minimalistic printf library for UC3A / AVR32

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Hi guys...

I am running out of flash space for one of the UC3A projects I am working on. Its a 256KB chip.

I am using ELF viewer to see what functions been taking up so much flash. It looks like _vfprintf_r is 8.086KB!!! Is there a smaller version of print library for UC3A? Next biggest is __svfscanf_r at 5.466KB.

 

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luvocean1 wrote:
_vfprintf_r is 8.086KB!!!

worrying about 8K in a 256K chip seems like missing the wood for the trees?

 

So how much string formatting does your application actually do?

 

If it's not much, you could save by just writing the few formats you need; eg, print_decimal_int(); print_hex_byte(); etc, etc, ...

 

But if you're making extensive use of all the options - you're not going to be able to do much?

 

Do you use floating point?

 

luvocean1 wrote:
Next biggest is __svfscanf_r at 5.466KB

 

Again, if you're not using it for much, you could write a few specific routines.

 

 

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I am using a fair bit of sprintf and printf in the program. So using the built in library is very convenient.

8K flash space is a lot when I am running out of 256K space!

I am using 1 or two instances of float printing. But I can do away with printing integer values and then printing multiplied integer values to simulate decimal.

Is there a way to cut down on the float printing from printf library?

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Have you actually looked at what else is consuming space?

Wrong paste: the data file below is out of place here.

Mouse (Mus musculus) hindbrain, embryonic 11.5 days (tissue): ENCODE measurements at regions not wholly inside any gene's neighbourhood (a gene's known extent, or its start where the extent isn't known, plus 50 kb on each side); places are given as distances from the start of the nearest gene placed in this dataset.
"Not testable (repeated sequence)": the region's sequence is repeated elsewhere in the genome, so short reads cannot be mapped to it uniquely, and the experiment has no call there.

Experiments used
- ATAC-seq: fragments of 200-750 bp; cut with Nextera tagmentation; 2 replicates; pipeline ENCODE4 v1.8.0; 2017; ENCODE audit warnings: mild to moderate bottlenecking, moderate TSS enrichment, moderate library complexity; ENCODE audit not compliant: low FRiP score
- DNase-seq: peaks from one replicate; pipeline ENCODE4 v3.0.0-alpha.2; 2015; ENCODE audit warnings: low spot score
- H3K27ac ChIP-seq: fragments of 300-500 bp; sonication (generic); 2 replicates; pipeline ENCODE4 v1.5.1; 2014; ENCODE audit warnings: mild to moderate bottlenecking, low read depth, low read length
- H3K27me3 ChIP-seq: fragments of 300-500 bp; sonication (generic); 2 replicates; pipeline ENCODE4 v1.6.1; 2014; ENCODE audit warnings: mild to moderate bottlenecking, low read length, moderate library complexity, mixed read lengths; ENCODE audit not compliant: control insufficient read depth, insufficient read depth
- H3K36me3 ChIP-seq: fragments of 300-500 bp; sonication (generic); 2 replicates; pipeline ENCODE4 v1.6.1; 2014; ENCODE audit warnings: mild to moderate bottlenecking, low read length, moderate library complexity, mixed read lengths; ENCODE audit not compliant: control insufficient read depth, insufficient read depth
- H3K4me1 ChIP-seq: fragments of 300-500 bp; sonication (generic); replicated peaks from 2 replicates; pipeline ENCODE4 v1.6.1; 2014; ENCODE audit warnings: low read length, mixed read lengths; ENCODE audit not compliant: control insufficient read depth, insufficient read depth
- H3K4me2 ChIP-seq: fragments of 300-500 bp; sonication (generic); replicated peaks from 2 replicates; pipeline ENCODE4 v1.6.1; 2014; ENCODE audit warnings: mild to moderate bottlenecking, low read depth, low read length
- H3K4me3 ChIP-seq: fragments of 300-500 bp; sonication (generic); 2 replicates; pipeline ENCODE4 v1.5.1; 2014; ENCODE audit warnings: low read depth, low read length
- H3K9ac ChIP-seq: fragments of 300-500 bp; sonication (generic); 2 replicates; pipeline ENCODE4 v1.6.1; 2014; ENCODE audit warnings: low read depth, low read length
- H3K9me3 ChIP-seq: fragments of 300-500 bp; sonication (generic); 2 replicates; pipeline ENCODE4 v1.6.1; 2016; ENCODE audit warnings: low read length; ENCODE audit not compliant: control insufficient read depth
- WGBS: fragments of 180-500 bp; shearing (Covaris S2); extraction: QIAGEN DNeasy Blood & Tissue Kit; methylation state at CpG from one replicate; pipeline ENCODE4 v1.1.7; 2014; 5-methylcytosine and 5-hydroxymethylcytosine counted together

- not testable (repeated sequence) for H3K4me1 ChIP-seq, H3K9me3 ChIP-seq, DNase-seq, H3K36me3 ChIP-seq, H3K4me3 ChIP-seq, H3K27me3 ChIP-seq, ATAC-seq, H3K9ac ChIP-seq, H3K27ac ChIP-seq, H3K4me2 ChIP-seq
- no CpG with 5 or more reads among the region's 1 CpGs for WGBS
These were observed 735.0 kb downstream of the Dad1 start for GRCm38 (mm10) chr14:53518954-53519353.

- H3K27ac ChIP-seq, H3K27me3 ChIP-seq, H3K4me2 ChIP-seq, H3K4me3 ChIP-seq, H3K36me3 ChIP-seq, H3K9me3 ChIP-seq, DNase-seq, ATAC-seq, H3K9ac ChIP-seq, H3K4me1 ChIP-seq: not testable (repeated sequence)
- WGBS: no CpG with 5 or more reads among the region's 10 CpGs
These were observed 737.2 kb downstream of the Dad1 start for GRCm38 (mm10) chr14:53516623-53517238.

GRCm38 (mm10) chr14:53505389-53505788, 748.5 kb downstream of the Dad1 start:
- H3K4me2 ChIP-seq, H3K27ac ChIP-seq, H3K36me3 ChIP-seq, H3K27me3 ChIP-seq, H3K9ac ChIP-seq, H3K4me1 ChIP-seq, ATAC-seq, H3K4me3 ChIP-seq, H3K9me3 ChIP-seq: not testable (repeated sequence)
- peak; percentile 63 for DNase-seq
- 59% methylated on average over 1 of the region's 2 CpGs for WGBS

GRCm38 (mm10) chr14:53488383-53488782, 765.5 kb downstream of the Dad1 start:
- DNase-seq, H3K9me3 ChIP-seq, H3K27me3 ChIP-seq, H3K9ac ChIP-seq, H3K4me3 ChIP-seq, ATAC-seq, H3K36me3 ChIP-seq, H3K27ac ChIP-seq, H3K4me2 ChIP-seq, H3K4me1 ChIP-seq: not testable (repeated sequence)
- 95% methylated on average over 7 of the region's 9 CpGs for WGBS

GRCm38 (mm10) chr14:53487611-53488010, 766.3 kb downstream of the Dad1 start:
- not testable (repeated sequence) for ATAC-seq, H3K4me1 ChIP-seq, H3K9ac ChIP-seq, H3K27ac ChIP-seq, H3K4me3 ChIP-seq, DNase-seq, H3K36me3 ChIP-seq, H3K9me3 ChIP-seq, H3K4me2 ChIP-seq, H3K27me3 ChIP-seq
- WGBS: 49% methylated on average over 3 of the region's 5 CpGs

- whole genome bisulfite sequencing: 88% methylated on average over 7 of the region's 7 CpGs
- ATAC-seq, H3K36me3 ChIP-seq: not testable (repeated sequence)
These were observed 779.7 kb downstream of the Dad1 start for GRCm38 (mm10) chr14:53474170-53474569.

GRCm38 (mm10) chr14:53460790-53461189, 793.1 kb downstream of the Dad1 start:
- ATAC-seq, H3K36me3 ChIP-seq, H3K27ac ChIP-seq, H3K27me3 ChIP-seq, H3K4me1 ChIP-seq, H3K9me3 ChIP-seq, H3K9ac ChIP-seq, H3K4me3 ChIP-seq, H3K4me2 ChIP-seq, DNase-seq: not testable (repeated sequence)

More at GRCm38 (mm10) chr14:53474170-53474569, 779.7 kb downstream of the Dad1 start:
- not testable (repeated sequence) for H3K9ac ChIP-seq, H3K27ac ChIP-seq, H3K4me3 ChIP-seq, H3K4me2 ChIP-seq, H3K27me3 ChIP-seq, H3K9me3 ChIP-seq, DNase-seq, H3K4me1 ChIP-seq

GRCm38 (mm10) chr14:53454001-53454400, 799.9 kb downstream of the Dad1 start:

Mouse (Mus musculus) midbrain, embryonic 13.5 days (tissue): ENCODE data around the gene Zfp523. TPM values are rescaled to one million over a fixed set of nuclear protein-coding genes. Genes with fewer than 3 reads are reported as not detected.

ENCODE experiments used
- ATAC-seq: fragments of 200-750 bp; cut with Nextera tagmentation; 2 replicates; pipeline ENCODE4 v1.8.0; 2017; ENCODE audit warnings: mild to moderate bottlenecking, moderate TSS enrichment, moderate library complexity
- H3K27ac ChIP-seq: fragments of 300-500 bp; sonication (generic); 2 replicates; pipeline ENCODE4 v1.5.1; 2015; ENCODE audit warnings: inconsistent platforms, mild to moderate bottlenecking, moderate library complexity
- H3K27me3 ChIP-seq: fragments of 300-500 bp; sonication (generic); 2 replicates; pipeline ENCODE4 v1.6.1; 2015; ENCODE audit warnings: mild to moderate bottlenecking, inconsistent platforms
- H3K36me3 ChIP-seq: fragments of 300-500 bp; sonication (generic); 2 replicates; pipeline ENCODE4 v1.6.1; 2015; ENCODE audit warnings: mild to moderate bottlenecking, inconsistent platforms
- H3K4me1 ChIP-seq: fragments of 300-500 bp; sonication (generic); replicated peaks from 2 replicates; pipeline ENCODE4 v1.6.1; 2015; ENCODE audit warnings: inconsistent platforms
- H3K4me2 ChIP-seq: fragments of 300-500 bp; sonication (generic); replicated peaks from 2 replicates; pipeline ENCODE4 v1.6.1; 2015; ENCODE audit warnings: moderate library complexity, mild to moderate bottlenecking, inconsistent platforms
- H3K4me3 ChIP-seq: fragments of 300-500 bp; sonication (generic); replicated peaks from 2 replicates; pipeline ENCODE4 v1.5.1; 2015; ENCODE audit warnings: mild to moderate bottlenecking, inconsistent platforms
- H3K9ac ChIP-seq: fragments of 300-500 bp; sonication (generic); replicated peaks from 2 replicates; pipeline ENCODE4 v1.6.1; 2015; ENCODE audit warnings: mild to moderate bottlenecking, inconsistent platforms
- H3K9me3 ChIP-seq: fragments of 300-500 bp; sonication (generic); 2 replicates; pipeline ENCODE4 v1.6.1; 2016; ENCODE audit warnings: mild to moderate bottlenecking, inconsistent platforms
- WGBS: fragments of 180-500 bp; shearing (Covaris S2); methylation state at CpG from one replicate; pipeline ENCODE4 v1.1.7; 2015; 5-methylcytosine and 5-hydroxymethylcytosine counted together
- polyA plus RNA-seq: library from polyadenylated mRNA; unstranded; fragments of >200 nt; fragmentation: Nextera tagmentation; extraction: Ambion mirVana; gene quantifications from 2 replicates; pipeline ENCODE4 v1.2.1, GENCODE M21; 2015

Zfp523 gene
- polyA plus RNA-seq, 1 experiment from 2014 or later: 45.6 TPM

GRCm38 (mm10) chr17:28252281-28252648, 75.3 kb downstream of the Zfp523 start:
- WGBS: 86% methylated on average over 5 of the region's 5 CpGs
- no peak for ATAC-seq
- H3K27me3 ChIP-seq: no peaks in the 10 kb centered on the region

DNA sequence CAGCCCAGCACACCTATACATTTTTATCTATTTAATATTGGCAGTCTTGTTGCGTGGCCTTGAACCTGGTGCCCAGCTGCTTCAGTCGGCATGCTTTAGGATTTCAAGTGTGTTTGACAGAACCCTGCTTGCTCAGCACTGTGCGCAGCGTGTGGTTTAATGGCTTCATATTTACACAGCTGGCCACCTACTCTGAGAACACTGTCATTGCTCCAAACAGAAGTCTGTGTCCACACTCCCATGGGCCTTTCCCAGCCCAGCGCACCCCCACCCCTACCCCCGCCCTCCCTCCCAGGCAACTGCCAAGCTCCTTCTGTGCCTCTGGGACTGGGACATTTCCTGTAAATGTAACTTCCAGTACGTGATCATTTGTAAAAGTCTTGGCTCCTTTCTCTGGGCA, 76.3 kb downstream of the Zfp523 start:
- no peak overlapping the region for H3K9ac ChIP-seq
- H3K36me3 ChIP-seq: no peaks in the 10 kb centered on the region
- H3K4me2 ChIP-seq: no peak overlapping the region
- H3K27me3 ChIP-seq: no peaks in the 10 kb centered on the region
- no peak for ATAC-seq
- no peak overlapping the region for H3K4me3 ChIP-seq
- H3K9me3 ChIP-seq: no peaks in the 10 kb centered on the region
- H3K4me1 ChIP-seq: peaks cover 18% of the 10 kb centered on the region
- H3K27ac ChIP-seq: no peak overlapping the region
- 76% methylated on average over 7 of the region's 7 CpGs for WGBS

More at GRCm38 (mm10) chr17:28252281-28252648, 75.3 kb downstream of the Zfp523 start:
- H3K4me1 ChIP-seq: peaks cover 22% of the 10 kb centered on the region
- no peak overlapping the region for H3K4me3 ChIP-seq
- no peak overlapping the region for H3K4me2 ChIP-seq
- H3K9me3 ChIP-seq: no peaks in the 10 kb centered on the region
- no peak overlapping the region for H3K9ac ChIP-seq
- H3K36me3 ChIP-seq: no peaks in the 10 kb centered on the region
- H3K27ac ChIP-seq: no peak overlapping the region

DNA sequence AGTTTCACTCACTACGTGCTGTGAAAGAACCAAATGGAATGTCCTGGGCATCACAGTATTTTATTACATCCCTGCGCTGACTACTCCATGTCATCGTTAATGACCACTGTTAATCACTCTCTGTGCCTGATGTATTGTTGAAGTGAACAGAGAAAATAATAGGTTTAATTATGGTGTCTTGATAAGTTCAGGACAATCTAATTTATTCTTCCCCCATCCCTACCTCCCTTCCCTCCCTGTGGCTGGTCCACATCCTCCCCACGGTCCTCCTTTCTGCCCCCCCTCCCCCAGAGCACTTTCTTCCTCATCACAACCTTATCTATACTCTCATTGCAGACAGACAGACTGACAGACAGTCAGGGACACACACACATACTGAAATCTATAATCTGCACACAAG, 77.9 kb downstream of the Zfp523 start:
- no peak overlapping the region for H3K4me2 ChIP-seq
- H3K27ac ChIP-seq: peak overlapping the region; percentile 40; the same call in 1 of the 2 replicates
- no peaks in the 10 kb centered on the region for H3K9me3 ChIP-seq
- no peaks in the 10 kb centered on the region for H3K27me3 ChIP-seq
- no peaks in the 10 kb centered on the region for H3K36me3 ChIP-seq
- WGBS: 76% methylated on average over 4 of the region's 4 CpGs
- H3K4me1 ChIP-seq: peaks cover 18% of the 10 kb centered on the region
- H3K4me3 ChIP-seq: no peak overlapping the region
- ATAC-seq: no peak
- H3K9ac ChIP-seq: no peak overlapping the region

Concentrating on the "big users" first often yields bigger savings quicker than faffing about with small details.

 

What optimisation settings are you using?

 

 

luvocean1 wrote:
I am using a fair bit of sprintf and printf

The real question is how many different formats you use. 

 

If it is (or could be) just a limited set, then you could benefit by writing your own versions of just those formats.

 

But you can't have it both ways: lots of fancy formatting is bound to take lots of code!

 

 

I am using 1 or two instances of float printing.

You understand that it doesn't really matter how many instances you use: if you use it at all, then the code needs to be included; but, once you have used it once, using it a hundred times doesn't increase it!

 

EDIT - only the other day: https://www.avrfreaks.net/commen...

 

Does the chip have hardware floating-point? If not, that'll be adding some code for the software support ...

 

Is there a way to cut down on the float printing from printf library?

You'd have to RTFM for the toolchain you're using. Usually, the main option is to not have FP support !

Top Tips:

  1. How to properly post source code - see: https://www.avrfreaks.net/comment... - also how to properly include images/pictures
  2. "Garbage" characters on a serial terminal are (almost?) invariably due to wrong baud rate - see: https://learn.sparkfun.com/tutorials/serial-communication
  3. Wrong baud rate is usually due to not running at the speed you thought; check by blinking a LED to see if you get the speed you expected
  4. Difference between a crystal, and a crystal oscillatorhttps://www.avrfreaks.net/comment...
  5. When your question is resolved, mark the solution: https://www.avrfreaks.net/comment...
  6. Beginner's "Getting Started" tips: https://www.avrfreaks.net/comment...
Last Edited: Fri. Oct 9, 2020 - 01:01 PM
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luvocean1 wrote:
8K flash space is a lot when I am running out of 256K space!

That 8K is almost irrelevant because you must replace it with "something" It's not like you can do without any of the functionality it provides.

 

In a program of that size I was making an assumption there. Where's the flash space going ? Do you have massive tables of constant data or is it all code ?

 

A Junior Engineer colleague of mine was in the same position as you find yourself in but with PIC24 which is already quite efficient in terms of using program space. It took me a week of investigation at assembly level but I was able to get him back over 40K by re-factoring the code. He was dead chuffed.